In Donald Westlake’s The Hot Rock, we are introduced to professional thief John Dortmunder. He’s recently been released from prison, and the plan is that he’ll ‘go straight.’ But that’s before he meets up with his old friend and co-conspirator Andy Kelp. Kelp tells Dortmunder that a new heist is in the works, one that’s worth ten thousand dollars to each member of the team. The target is a valuable gem called the Balabomo Emerald, currently on display at the Coliseum in New York. While the African nation of Akinzi claims ownership, another African nation, Talabwo, contests that claim. Talabwo’s Ambassador to the US, Major Patrick Iko, wants the gem, and is willing to pay the heist team to get it. Dortmunder, Kelp, and the rest of the gang meet and plan the heist very carefully. But almost from the beginning, things don’t go at all as the team planned…  Westlake’s Dortmunder series sees the heist team get in several serious situations as they plan and try to carry out difficult heists.

Fans of Lawrence Block will tell you that one of his series features Bernie Rhodenbarr, who’s a New York bookseller. But he’s also a burglar. In fact, he served a prison sentence as a young man. Now he’s determined not to get caught again, so he’s very careful when he plans a heist. He’s good at what he does, but he sometimes has a habit of finding bodies when he’s actually on the trail of some other prize. Bernie is well aware that it’s illegal to break and enter, but he’s what you might call addicted to the thrill. This series is lighter than Block’s Matthew Scudder series. Although I don’t usually like to compare series, it has a hint of similarity to Westlake’s Dortmunder series on that score.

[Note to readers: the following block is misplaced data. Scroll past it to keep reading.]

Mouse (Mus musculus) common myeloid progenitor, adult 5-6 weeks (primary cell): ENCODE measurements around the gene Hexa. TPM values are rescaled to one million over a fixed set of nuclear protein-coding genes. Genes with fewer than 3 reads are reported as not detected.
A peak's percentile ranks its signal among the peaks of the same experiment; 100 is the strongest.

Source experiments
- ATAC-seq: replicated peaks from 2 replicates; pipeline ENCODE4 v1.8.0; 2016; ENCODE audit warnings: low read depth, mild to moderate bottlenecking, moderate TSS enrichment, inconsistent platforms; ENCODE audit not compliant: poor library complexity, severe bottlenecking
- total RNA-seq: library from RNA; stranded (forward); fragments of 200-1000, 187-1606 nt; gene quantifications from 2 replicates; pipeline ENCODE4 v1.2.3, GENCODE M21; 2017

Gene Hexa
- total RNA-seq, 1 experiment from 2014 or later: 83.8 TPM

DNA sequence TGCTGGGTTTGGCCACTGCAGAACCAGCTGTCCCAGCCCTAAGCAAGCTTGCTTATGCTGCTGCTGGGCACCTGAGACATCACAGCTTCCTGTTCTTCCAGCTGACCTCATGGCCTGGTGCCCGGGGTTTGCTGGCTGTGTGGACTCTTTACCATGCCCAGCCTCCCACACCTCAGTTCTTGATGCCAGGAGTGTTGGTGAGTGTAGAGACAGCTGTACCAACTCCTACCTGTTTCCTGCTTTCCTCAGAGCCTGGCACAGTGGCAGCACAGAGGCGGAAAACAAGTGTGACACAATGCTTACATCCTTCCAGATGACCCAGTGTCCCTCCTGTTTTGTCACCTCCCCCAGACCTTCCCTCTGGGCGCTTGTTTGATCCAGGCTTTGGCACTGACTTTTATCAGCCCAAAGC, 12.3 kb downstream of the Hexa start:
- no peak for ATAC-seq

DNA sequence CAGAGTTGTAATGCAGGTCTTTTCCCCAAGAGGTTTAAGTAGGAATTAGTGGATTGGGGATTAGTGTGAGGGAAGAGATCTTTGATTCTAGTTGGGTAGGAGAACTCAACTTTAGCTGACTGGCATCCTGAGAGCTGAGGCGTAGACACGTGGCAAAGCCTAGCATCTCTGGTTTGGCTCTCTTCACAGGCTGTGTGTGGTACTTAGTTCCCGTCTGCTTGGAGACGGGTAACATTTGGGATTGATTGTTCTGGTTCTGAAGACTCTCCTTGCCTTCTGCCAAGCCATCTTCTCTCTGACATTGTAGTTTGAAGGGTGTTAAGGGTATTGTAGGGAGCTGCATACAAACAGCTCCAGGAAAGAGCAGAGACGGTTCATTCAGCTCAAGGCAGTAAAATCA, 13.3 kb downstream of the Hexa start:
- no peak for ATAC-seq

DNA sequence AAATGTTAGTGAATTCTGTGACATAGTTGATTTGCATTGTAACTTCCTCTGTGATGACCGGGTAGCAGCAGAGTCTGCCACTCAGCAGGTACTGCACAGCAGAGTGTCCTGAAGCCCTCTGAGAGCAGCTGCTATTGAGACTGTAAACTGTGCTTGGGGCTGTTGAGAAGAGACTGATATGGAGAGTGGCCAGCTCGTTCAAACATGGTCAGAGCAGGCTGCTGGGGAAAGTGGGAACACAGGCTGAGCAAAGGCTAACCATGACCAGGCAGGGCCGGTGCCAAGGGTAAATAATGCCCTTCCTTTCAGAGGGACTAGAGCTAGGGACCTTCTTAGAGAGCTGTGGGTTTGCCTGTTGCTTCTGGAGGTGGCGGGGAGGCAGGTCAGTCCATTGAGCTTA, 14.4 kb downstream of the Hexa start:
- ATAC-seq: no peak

In one plot thread of Gene Kerrigan’s The Rage, we are introduced to Vincent Naylor. He’s recently been released from prison, and has no desire to go ‘back inside.’ So he’s careful about avoiding risk unless the payoff is very much worth it. He meets up with this girlfriend, Michelle Flood, his brother Noel, and some other friends; together, they come up with an idea for a heist that will set them all up for life. The target is Protectica, a company that provides secured transportation of cash among different banks. The heist is planned down to the last detail, and everyone is hoping it’ll go smoothly. At first, things do go well. But then, there’s a tragic turn of events that changes everything.